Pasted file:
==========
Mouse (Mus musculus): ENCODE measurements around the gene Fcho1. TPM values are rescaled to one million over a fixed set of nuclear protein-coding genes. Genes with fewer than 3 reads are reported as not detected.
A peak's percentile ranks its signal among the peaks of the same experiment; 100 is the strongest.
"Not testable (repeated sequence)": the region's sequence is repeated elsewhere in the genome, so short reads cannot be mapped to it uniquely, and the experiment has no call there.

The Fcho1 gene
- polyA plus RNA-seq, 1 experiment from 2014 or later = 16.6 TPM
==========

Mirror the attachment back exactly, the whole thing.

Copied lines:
Mouse (Mus musculus): ENCODE measurements around the gene Fcho1. TPM values are rescaled to one million over a fixed set of nuclear protein-coding genes. Genes with fewer than 3 reads are reported as not detected.
A peak's percentile ranks its signal among the peaks of the same experiment; 100 is the strongest.
"Not testable (repeated sequence)": the region's sequence is repeated elsewhere in the genome, so short reads cannot be mapped to it uniquely, and the experiment has no call there.

The Fcho1 gene
- polyA plus RNA-seq, 1 experiment from 2014 or later = 16.6 TPM